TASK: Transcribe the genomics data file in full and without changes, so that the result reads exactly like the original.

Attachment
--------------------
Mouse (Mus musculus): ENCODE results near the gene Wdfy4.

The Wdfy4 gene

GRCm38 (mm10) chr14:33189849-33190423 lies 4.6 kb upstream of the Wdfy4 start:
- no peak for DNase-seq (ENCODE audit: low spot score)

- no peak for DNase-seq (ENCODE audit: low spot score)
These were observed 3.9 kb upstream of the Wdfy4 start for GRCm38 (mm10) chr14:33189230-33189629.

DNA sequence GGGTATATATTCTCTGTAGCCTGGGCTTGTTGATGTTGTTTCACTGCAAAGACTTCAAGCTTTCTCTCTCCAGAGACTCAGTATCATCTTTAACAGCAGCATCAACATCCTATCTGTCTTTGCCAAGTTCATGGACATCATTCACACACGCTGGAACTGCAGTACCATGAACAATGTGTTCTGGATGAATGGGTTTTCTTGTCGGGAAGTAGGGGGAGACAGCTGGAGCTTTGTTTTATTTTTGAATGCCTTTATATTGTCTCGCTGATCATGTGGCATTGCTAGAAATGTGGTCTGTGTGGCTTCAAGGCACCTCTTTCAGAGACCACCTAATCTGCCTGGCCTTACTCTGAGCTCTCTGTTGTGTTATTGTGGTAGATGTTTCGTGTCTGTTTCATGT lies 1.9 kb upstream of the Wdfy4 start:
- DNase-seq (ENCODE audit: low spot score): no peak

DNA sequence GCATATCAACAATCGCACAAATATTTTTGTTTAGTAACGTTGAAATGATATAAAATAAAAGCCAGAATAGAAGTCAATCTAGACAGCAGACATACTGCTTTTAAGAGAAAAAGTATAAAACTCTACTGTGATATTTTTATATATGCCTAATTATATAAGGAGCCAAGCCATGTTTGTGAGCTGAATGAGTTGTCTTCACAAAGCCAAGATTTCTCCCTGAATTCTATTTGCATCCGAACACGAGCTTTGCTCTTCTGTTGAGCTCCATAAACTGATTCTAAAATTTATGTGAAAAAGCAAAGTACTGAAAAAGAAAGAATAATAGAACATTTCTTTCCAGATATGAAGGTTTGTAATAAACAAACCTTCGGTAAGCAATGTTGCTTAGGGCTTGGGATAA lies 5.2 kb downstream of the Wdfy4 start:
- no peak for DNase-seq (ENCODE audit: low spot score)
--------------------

Mouse (Mus musculus): ENCODE results near the gene Wdfy4.

The Wdfy4 gene

GRCm38 (mm10) chr14:33189849-33190423 lies 4.6 kb upstream of the Wdfy4 start:
- no peak for DNase-seq (ENCODE audit: low spot score)

- no peak for DNase-seq (ENCODE audit: low spot score)
These were observed 3.9 kb upstream of the Wdfy4 start for GRCm38 (mm10) chr14:33189230-33189629.

DNA sequence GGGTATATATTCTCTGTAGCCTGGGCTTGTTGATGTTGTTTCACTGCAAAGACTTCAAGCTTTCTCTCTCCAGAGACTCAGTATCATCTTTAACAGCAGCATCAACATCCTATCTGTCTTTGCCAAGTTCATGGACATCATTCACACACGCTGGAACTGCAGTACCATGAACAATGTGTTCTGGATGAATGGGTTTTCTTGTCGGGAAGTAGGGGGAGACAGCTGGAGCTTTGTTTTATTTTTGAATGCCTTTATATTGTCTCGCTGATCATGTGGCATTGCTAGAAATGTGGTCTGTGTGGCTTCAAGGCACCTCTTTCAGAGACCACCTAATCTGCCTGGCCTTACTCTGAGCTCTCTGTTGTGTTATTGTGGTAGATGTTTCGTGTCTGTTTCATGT lies 1.9 kb upstream of the Wdfy4 start:
- DNase-seq (ENCODE audit: low spot score): no peak

DNA sequence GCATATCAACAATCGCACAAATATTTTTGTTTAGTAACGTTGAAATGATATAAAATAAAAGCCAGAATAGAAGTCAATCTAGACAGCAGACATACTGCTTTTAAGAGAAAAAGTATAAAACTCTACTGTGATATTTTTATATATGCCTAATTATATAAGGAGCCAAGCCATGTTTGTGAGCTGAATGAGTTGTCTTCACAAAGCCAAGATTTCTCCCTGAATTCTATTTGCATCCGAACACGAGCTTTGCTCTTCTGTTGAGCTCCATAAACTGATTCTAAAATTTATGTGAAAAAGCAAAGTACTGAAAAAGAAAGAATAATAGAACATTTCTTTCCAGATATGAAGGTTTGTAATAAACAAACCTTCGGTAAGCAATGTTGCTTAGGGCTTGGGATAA lies 5.2 kb downstream of the Wdfy4 start:
- no peak for DNase-seq (ENCODE audit: low spot score)